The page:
If Emily Dickinson’s much-quoted line is a poets’ mantra, not for the first time reviewing, I have to ask – surely its application is wider? When Picasso unleashed Guernica‘s terrible pain and fury, how could he tell that trauma, other than slant? A creative act, burning the world’s consciousness endures and develops as the event’s factual reporting never did, nor can. Often there are practical reasons for avoiding the documentary, perhaps matters of privacy, politics or oppression. Possibly Bernice L. McFadden weighed up some of these considerations when she wrote Praise Song for the Butterflies as fiction. Set in Ukemby (a thinly-hidden Ghana), McFadden’s tale follows Abeo, a prosperous young girl of African and American heritage. Her fate is to be the sacrificial gift in the now-outlawed practice of trokosi: ‘The word trokosi comes from the Ewe words tro, meaning deity or fetish, and kosi, meaning female slave.’
Harrowing, essential subject matter. Add in American connections, the slave trade’s legacy, and this African-American writer’s source is potent. Consider too the intergenerational practices as Ukemby’s socially aspirant, urban middle-class moves uneasily from the previous generation’s practices. Moves which have a universal aspect, but become significantly more extreme in the context of this rapidly developing nation.
McFadden visited Ghana in 2007 (an earlier form of this book was published that year), and researched extensively. The effects of condemning female children to a life of rape in the name of religion, in living history, are extreme, with obvious parallels. Her subject matter can hardly be more lacerating or relevant. All this indicates a difficult but necessary read, poised to change the lives of those who read Praise Song for the Butterflies, and in turn, those who do not. With her explosive research into great wrong, and a string of awards for earlier writing, Bernice L. McFadden’s book readies to sear, to expose by telling the truth slant. But McFadden is no Picasso. Picasso’s concept has been delivered by Steven Brown, portraitist of rainbow Highland cattle. In writer’s terms, Seamus Heaney failed to record The Troubles, offering his thoughts to a passing Instagram poet for Hallmark’s use. That’s how bad Praise Song for the Butterflies really is. Alas.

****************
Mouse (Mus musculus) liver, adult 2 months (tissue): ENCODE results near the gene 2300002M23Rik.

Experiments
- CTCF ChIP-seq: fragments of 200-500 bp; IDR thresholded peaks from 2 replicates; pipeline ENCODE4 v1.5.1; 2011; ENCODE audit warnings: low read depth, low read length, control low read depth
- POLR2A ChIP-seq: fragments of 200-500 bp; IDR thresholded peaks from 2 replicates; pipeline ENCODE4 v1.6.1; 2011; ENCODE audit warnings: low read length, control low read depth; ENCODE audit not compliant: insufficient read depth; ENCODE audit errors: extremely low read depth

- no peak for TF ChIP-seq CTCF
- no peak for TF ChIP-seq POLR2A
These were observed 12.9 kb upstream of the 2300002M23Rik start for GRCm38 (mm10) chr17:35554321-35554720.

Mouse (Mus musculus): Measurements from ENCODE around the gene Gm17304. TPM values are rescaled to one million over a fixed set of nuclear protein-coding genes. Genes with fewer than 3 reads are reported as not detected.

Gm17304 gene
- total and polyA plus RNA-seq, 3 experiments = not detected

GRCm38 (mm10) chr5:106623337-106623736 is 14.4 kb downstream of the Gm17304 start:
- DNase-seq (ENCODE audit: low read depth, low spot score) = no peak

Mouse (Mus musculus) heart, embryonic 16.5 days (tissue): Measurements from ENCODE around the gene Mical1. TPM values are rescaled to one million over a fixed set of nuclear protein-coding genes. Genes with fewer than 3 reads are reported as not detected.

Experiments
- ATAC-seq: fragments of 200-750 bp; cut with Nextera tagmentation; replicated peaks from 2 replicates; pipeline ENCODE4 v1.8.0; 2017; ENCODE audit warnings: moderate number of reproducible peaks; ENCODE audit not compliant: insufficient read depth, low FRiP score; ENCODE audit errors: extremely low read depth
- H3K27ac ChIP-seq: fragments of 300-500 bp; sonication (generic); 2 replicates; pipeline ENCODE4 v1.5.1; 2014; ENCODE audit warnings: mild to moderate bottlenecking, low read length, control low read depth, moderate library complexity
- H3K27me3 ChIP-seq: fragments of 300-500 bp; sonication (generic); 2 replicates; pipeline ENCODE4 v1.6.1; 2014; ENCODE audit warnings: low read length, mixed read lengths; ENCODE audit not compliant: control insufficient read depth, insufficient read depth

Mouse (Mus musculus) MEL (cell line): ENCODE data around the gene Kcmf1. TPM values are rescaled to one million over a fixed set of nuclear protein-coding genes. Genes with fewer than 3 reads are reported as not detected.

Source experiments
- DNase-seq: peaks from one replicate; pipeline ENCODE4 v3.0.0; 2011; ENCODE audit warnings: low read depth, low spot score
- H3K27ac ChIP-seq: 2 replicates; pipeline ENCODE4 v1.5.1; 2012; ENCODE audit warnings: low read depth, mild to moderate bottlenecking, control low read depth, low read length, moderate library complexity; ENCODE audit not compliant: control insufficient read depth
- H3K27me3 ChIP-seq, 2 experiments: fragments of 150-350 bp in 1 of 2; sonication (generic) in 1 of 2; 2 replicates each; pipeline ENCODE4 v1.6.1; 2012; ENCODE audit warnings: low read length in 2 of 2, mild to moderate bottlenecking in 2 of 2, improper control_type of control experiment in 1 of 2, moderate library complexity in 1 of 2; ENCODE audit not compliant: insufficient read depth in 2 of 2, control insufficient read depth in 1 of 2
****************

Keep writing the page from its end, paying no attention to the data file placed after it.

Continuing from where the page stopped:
Certainly, there is an issue, even for truly brilliant writers, when their subject matter is this extreme. The pre-eminent humanitarian activist and writer Arundhati Roy was faced with that perhaps unresolved problem in The Ministry of Utmost Happiness. However, I find it impossible to justify the prize listing of this book, which seems all hurried narrative and undrawn characters, with scant respect for the written word. Even the writer seems to tire of her creation, tying her knots quickly and blatantly to reach ‘The End’.
Structurally, it’s a plot which can’t be termed a page-turner, so obvious are its coming turns. Yes, the victim metes out justice to the villain, and meets a lovely man who rights everything. Her long-lost alcoholic mother sorts herself out and becomes the perfect parent. An embarrassingly glib plot any well-read 10-year-old would reject. At the level of word, it is a string of clichés, only close to being saved by the percussive use of the protagonist’s age, and one underdeveloped device as three women give birth.
Praise Song for the Butterflies‘ litany of information and happenings delivers with didactic dryness, telling, but rarely showing. Fill-in backstories are tossed in regularly, with remarkably convenient revelations. If this has a genre, then it encompasses those chafing celebrity pleas integral to television fundraisers. I am uncomfortable making this harsh assessment. Doubtless there is a market for this book, but the 2007 Chair (Muriel Gray) of the judging panel’s remarks about ‘dross’ echo. It’s not difficult to imagine what Jackie Kay or Maya Angelou might have done with these materials, or, best of all, Toni Morrison. As it stands it proves that important subjects do not in themselves deliver art.